RE: [CR]State of the Art restorations


Example: Books:Ron Kitching

From: "kohl57@starpower.net" <kohl57@starpower.net>
To: heine93@earthlink.net, classicrendezvous@bikelist.org
Subject: RE: [CR]State of the Art restorations
Date: Fri, 14 May 2004 16:34:27 -0400


Jan's criteriums for restoration are, I think, spot-on and well-stated.

The only aspect that's poses a potential problem for those of us who like to stay "in period" is dealing with what was the normal routine for top-end machines of the 1950s-1960s, at least in the UK. You bought the frame and added your choice of components. Fine so far.. you'd wind up wanting to save what hopefully is a nice selection of choice bits of the period. But often the process didn't stop there. Very often you see lovely late 40s and early 50s frames with components from every era imaginable. Original owner, receipts etc. But a machine full of character that winds up reflecting an era when blokes kept a treasured mount forever and upgraded it. Such machines are "period correct" I guess being original to what their owner preferred etc, but they are an important grey area in all this. I'd be sorely tempted to "restore" back to period components to match the frame and I think that might be considered bad form among some preservationists.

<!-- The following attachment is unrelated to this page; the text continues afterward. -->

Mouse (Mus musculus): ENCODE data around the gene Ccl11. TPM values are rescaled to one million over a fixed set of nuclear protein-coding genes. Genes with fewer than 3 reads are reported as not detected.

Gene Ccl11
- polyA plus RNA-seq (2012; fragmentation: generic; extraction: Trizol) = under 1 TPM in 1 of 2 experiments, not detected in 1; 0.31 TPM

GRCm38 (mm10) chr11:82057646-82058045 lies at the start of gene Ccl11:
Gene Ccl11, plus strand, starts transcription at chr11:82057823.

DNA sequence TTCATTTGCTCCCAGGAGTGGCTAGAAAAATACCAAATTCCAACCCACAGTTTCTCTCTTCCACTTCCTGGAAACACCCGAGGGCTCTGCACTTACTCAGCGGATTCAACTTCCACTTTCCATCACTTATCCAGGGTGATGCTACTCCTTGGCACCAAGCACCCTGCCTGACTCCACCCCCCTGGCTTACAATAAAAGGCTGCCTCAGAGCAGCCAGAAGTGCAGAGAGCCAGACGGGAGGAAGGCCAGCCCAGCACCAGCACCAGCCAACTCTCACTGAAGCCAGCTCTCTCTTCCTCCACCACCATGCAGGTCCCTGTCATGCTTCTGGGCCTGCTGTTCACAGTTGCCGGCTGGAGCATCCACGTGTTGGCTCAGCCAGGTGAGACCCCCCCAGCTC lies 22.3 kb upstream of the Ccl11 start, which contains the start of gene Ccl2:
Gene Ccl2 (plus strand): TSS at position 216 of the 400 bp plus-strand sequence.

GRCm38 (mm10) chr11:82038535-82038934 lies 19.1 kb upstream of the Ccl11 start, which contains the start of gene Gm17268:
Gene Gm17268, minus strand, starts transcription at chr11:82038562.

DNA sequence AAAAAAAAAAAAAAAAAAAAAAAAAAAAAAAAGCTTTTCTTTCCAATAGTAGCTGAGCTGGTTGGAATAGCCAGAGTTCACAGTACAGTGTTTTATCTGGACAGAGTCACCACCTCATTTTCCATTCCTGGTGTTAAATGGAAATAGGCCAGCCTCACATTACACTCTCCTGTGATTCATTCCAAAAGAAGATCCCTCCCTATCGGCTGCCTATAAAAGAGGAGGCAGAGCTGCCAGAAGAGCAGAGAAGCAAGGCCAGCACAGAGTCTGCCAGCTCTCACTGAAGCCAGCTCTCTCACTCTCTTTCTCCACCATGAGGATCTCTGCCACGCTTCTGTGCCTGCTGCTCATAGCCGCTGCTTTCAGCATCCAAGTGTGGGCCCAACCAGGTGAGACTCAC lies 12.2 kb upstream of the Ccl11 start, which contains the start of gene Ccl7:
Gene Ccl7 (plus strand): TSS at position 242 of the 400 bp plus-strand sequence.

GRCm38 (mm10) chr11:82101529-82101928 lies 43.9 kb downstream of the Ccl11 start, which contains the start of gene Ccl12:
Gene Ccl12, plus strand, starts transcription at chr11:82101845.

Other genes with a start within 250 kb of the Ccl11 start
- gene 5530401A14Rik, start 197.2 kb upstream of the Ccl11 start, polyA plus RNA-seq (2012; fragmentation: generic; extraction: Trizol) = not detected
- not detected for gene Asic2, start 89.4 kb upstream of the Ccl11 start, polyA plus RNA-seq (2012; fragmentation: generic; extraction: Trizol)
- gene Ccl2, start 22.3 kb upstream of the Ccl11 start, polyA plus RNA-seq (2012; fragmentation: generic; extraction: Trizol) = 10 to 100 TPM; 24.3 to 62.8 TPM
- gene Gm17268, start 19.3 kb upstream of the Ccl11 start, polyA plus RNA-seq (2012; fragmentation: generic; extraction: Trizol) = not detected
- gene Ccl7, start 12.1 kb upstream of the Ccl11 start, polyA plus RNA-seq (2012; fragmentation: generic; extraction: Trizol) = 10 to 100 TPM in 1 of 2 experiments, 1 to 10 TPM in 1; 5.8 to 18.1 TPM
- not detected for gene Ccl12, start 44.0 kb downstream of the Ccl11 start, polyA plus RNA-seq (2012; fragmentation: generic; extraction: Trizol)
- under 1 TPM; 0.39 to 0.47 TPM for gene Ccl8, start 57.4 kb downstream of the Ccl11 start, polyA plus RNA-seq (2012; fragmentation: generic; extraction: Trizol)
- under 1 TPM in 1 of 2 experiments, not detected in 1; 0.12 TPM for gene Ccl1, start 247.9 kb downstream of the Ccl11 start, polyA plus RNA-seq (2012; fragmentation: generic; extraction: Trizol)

Fortunately, except for my RRA, all of my collection is comprised of production line stuff, ground out like sausages and complete with what God and the line manager deemed good enough for mere mortals at the time. The specs varied a bit of course but it's easier to find out what SHOULD have been on what model. It's a great feeling stripping off mod-cons and ersatz bits on a classic bike and watch it morph back to the brochure pix. But how many of us can bear to put back or save those 'orrible USDOT reflectors? Not me... that's going too far!

Peter Kohler Washington DC USA

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